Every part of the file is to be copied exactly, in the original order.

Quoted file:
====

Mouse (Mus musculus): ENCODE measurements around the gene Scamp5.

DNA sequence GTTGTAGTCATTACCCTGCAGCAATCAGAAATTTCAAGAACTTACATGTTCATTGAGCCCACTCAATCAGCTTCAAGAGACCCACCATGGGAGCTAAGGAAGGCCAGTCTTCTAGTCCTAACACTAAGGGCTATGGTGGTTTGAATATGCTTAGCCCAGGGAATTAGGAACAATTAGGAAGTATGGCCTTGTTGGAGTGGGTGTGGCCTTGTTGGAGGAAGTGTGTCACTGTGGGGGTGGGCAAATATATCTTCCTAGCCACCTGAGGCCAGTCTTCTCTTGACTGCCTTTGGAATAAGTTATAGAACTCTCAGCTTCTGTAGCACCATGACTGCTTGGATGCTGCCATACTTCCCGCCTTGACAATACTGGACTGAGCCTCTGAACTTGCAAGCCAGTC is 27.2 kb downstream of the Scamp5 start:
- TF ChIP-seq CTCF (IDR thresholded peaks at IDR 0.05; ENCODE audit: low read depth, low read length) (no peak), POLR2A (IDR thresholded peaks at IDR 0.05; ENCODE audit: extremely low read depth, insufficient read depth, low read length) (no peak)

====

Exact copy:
Mouse (Mus musculus): ENCODE measurements around the gene Scamp5.

DNA sequence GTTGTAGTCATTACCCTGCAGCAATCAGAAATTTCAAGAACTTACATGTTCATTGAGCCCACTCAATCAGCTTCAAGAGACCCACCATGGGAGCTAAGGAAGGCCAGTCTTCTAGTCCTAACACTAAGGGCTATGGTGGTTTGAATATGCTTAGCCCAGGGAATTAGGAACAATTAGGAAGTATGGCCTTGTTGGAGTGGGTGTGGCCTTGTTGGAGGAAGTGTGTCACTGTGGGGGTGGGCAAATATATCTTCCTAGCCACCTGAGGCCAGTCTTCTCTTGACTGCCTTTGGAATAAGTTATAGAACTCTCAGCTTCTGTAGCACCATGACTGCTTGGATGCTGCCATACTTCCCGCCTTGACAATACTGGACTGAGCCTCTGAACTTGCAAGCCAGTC is 27.2 kb downstream of the Scamp5 start:
- TF ChIP-seq CTCF (IDR thresholded peaks at IDR 0.05; ENCODE audit: low read depth, low read length) (no peak), POLR2A (IDR thresholded peaks at IDR 0.05; ENCODE audit: extremely low read depth, insufficient read depth, low read length) (no peak)